O'Daly was the first Puerto Rican to reach
the rank of Field Marshal in the Spanish Army.
|Born||January 26, 1780
San Juan, Puerto Rico
|Commands held||Military Governor of Cartagena, Spain|
|Awards||Cruz Laureada de San Fernando|
Field Marshal Demetrio O'Daly (January 26, 1780–1837), was the first Puerto Rican to reach the rank of Field Marshal in the Spanish Army. O'Daly was awarded the Cruz Laureada de San Fernando (Laureate Cross of Saint Fernand), the highest military decoration awarded by the Spanish government. He represented Puerto Rico as a delegate to the Spanish Courts. Among his many accomplishments was the introduction of a Bill to the Spanish legislature which established free commercial trade and public education in Puerto Rico.
O'Daly (birth name: Demetrio O'Daly Fernández de la Puente [note 1]) was born in San Juan, Puerto Rico. He lived there with his parents, Tomas O'Daly and Maria de la Puente y Franco and his older brother and sister. His father Tomas was a Colonel in the Spanish Army who was sent to Puerto Rico in the quest of revamping the El Morro fort and was named chief engineer of modernizing the defenses of San Juan, which included the fortress of San Cristóbal. His father later became a successful businessman in his association with the growth of commercial agriculture. Upon his father's death in 1781, his uncle Jaime took over the family property and helped raise the three O'Daly children. O'Daly received his primary education at private schools and when he was older he was sent to Spain where he received his military training at a military educational institution.
O'Daly participated in various military engagements. He was a Sergeant Major in the army when he participated in the 1809 Peninsular War, also known as the Spanish War of Independence. During the conflict he was promoted to the rank of Brigadier General. O'Daly was a defender of the Spanish Constitution of 1812 and was considered a rebel and exiled from Spain by King Fernando VII in 1814. O'Daly, together with fellow general and rebel Rafael Riego organized and led a revolution against the King. The 1820, revolt against the Spanish monarchy was successful and he was promoted to Field Marshal and awarded the Cruz Laureada de San Fernando (Laureate Cross of Saint Fernand), the highest military decoration awarded by the Spanish government.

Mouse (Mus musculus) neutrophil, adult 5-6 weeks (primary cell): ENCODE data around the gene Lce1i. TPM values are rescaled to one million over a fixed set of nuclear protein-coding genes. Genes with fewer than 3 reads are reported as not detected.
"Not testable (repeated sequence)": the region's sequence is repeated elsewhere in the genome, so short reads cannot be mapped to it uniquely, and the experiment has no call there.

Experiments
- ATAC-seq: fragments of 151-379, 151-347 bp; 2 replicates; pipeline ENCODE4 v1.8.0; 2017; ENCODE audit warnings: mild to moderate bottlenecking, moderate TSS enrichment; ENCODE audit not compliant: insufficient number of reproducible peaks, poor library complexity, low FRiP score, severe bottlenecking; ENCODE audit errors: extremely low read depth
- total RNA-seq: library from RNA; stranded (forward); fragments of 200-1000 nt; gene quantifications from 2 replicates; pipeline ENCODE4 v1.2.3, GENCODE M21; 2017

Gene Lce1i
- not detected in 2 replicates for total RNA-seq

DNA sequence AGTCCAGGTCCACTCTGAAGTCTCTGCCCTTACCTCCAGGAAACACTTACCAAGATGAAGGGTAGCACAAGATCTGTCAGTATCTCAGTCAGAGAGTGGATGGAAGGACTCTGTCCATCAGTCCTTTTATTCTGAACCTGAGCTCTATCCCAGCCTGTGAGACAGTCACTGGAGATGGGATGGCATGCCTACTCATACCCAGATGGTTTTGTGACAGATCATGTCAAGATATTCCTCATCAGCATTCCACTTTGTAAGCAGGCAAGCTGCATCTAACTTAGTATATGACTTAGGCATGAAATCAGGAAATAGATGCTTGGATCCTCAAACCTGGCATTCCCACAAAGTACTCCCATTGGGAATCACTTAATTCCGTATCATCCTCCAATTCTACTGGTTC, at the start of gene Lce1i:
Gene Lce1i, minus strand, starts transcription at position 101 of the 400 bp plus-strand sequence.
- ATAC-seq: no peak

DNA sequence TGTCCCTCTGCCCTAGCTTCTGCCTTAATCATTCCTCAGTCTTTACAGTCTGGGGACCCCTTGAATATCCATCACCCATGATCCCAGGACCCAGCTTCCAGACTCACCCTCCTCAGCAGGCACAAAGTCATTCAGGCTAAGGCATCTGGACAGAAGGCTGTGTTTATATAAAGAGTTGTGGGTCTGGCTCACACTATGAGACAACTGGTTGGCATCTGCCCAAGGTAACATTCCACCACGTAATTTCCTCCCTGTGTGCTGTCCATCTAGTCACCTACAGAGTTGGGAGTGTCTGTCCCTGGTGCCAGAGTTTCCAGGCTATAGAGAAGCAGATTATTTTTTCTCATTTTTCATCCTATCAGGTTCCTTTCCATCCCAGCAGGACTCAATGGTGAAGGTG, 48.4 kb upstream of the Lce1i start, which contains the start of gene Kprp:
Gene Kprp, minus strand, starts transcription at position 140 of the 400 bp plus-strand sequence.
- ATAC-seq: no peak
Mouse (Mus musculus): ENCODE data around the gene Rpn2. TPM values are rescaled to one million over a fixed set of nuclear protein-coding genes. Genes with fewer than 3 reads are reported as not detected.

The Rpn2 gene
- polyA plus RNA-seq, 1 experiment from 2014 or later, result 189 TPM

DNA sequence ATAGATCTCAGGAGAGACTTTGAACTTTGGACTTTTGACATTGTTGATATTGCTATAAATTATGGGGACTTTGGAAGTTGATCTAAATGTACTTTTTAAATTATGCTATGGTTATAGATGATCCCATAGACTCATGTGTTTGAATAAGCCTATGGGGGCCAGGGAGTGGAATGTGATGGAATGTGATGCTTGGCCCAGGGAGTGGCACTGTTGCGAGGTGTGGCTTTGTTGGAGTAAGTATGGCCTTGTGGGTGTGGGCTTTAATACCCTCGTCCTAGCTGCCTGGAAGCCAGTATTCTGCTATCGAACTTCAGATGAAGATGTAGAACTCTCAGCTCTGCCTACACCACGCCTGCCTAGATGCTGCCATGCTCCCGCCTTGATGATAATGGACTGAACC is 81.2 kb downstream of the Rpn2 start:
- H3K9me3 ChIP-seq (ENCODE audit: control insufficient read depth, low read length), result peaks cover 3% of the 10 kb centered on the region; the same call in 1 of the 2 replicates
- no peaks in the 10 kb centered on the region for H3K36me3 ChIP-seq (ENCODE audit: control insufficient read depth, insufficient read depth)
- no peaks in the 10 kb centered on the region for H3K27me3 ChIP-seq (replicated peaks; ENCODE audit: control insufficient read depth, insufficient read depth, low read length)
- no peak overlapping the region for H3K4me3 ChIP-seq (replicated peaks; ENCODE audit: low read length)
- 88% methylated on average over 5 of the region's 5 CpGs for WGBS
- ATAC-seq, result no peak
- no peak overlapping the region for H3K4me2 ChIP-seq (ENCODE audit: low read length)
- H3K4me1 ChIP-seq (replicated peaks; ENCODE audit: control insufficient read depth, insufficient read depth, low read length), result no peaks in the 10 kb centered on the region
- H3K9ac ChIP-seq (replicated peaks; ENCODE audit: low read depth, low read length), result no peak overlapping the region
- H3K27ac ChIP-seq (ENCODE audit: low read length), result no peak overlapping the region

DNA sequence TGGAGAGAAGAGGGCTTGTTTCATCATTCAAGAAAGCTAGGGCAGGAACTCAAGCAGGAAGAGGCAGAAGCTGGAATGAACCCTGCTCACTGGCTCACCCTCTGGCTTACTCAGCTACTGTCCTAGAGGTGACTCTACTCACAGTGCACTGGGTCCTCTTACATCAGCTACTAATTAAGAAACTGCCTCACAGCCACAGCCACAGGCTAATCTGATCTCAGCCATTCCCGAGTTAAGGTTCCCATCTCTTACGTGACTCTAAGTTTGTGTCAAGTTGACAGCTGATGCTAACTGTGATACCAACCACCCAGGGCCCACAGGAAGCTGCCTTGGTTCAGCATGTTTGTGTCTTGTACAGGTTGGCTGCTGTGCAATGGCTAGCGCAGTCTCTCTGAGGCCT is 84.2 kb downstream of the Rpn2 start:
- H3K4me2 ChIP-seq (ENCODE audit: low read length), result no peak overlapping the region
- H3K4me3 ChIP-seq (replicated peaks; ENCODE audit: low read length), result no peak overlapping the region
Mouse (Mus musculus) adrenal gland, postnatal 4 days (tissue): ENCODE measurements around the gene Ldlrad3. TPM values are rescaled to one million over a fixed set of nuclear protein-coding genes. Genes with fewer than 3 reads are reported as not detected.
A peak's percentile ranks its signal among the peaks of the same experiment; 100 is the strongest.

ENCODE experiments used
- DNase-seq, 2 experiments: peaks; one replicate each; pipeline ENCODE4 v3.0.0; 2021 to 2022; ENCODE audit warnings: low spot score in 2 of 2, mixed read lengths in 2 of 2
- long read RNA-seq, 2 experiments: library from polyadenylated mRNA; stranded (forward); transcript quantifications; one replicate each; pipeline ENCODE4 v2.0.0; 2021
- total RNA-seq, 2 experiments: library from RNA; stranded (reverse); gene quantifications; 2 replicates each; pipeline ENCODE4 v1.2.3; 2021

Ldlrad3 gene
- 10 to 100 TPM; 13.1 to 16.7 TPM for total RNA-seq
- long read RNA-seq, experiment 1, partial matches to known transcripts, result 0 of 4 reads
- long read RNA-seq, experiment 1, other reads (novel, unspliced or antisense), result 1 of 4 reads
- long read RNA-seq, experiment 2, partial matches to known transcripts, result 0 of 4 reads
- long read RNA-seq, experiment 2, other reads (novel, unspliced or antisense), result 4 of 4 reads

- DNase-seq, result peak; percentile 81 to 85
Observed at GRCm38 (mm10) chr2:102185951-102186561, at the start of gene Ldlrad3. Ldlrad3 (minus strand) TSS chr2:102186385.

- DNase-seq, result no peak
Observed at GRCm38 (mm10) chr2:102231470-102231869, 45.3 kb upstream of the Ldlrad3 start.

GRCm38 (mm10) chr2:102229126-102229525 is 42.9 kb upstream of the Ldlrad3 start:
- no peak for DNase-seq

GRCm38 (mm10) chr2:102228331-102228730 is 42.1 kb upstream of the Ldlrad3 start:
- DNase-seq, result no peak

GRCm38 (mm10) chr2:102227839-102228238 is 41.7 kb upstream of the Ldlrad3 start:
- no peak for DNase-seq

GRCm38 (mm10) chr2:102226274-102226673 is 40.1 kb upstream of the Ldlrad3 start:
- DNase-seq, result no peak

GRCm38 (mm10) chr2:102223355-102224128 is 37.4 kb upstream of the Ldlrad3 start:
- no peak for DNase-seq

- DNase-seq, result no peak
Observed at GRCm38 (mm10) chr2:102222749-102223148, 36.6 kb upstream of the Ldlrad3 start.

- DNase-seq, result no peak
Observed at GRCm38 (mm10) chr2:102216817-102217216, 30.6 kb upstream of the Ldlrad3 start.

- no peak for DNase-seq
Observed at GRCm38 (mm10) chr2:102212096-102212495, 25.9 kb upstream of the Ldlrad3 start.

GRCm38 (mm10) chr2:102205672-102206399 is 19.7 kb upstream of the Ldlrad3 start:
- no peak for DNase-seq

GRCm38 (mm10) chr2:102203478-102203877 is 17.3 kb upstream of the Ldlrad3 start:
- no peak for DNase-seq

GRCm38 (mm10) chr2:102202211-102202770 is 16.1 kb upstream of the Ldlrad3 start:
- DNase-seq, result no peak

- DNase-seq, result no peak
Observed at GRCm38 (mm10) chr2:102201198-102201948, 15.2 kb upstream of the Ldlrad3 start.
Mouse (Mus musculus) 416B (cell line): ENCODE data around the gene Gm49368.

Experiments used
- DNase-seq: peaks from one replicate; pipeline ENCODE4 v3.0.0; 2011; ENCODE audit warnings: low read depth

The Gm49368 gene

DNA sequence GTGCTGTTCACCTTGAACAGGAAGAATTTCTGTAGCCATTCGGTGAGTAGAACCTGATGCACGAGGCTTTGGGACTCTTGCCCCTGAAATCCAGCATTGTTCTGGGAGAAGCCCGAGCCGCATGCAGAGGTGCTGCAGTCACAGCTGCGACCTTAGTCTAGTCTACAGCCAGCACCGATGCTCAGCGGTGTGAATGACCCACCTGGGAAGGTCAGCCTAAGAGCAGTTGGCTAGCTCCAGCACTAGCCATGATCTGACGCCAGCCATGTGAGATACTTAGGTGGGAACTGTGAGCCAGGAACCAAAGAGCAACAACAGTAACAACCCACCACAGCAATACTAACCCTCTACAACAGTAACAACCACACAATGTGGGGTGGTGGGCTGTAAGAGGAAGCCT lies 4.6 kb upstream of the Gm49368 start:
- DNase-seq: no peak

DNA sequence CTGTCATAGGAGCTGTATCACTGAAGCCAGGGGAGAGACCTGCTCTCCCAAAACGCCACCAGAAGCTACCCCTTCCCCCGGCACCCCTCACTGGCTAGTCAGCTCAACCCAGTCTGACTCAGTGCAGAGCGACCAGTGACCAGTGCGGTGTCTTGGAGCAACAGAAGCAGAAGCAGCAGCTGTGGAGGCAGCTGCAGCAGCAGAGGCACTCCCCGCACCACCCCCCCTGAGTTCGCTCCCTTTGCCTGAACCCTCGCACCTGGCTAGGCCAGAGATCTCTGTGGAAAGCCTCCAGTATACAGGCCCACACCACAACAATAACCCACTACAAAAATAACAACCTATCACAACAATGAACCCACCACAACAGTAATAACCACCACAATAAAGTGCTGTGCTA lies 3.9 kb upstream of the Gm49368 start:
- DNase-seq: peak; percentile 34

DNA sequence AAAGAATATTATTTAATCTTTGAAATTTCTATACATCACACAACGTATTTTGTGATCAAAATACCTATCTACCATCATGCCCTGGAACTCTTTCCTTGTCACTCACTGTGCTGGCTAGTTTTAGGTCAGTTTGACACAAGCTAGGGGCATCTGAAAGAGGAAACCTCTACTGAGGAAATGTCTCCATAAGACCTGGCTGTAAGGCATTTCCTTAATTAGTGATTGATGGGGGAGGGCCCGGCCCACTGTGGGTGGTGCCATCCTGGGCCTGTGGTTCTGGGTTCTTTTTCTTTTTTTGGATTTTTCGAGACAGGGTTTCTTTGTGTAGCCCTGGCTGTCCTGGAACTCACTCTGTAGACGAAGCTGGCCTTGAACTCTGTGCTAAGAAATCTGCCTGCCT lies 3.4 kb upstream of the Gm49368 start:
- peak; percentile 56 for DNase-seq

On August 21, 1820, he was elected as a delegate to the Spanish Cortes representing Puerto Rico. He was named, by the Spanish legislature, vice-president of the courts. Among his accomplishments was the introduction of a Bill to the Spanish legislature which established free commercial trade and public education in Puerto Rico. He was also responsible for the creation of a law which separated the civil authority from the military authority in the island.
In 1823, O'Daly was exiled by the restored Spanish Crown and went to live in London. He later went to the Danish island of Saint Thomas with the intention of returning to Puerto Rico, however on May 15, 1824, Lieutenant General Miguel Luciano de La Torre y Pando, the Spanish appointed governor of Puerto Rico issued an order for his arrest in the event that O'Daly returned to the island.
O'Daly was permitted to return to Puerto Rico in 1834. In 1836, he went back to Spain and was named Military Governor of Cartagena. He died in Madrid, the capital of Spain, in 1837. San Juan, his hometown honored his memory by naming a street "Calle Demetrio O'Daly" after him.
- "Galería de héroes de Puerto Rico"; by: José Morales Dorta; Published 1997 by Editorial Plaza Mayor in San Juan, P.R; ISBN 1-56328-088-4; LC Control Number 98144646; OCLC/WorldCat 38577268.
- "Benefactores y Hombres Notables de Puerto Rico"; by Eduardo Neumann Gandia; published 1896 National Library of Spain.
- "Benefactores y Hombres Notables de Puerto Rico"; by Eduardo Neumann Gandia; published 1896 National Library of Spain
- Irish Indentured Servants, Papists and Colonists in Spanish Colonial Puerto Rico, ca. 1650-1800, Retrieved November 29, 2008
- Irish and Puerto Rico, Retrieved November 29, 2008
- Negroni, Héctor Andrés (1992). Historia militar de Puerto Rico (in Spanish). Sociedad Estatal Quinto Centenario. ISBN 84-7844-138-7. Unknown parameter
- Calle Demetrio O'Daly where Colegio Nuestra Señora de Lourdes is located